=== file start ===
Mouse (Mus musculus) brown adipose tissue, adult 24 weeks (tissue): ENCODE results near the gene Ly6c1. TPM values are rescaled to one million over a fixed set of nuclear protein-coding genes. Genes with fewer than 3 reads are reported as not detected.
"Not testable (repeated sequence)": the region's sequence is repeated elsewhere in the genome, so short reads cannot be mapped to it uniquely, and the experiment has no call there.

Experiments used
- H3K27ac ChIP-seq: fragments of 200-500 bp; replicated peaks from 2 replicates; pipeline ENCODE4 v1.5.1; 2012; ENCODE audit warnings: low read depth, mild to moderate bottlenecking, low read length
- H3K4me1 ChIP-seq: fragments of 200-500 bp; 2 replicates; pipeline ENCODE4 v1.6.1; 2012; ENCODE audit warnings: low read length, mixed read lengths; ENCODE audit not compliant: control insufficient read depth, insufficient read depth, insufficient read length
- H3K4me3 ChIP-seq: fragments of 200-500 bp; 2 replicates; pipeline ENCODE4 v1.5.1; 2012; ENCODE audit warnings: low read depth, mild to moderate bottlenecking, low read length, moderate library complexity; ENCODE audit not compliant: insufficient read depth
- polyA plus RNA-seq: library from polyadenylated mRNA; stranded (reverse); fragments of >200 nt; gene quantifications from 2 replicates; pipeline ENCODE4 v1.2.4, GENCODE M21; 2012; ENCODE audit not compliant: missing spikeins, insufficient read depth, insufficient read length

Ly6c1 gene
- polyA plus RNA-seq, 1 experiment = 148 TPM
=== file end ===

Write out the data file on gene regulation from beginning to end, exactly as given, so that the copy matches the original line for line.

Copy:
Mouse (Mus musculus) brown adipose tissue, adult 24 weeks (tissue): ENCODE results near the gene Ly6c1. TPM values are rescaled to one million over a fixed set of nuclear protein-coding genes. Genes with fewer than 3 reads are reported as not detected.
"Not testable (repeated sequence)": the region's sequence is repeated elsewhere in the genome, so short reads cannot be mapped to it uniquely, and the experiment has no call there.

Experiments used
- H3K27ac ChIP-seq: fragments of 200-500 bp; replicated peaks from 2 replicates; pipeline ENCODE4 v1.5.1; 2012; ENCODE audit warnings: low read depth, mild to moderate bottlenecking, low read length
- H3K4me1 ChIP-seq: fragments of 200-500 bp; 2 replicates; pipeline ENCODE4 v1.6.1; 2012; ENCODE audit warnings: low read length, mixed read lengths; ENCODE audit not compliant: control insufficient read depth, insufficient read depth, insufficient read length
- H3K4me3 ChIP-seq: fragments of 200-500 bp; 2 replicates; pipeline ENCODE4 v1.5.1; 2012; ENCODE audit warnings: low read depth, mild to moderate bottlenecking, low read length, moderate library complexity; ENCODE audit not compliant: insufficient read depth
- polyA plus RNA-seq: library from polyadenylated mRNA; stranded (reverse); fragments of >200 nt; gene quantifications from 2 replicates; pipeline ENCODE4 v1.2.4, GENCODE M21; 2012; ENCODE audit not compliant: missing spikeins, insufficient read depth, insufficient read length

Ly6c1 gene
- polyA plus RNA-seq, 1 experiment = 148 TPM